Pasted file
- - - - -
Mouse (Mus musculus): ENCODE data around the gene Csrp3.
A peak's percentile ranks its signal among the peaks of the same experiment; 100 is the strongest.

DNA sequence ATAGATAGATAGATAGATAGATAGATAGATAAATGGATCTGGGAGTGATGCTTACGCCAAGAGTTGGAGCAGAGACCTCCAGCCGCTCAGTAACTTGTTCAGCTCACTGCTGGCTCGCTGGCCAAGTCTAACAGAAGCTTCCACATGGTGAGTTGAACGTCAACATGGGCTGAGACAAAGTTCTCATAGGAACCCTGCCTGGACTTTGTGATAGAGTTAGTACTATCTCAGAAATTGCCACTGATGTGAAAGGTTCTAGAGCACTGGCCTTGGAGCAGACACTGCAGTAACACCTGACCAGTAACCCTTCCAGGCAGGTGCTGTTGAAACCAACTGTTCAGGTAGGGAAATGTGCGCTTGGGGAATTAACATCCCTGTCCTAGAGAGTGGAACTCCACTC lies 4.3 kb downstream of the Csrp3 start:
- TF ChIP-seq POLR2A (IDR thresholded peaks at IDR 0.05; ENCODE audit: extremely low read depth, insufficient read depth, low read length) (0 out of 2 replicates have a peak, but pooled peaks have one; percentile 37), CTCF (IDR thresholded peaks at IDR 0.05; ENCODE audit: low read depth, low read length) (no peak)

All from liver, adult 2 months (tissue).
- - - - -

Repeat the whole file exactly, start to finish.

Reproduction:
Mouse (Mus musculus): ENCODE data around the gene Csrp3.
A peak's percentile ranks its signal among the peaks of the same experiment; 100 is the strongest.

DNA sequence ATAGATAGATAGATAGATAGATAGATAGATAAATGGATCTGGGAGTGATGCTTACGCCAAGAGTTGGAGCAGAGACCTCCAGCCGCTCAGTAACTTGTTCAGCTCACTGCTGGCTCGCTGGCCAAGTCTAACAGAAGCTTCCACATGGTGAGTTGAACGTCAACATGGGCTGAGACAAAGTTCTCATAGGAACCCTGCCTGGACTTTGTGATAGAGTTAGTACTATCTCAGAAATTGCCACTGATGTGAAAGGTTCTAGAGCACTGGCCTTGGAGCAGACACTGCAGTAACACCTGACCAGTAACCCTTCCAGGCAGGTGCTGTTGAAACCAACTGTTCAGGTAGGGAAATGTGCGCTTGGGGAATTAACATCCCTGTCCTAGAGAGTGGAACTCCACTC lies 4.3 kb downstream of the Csrp3 start:
- TF ChIP-seq POLR2A (IDR thresholded peaks at IDR 0.05; ENCODE audit: extremely low read depth, insufficient read depth, low read length) (0 out of 2 replicates have a peak, but pooled peaks have one; percentile 37), CTCF (IDR thresholded peaks at IDR 0.05; ENCODE audit: low read depth, low read length) (no peak)

All from liver, adult 2 months (tissue).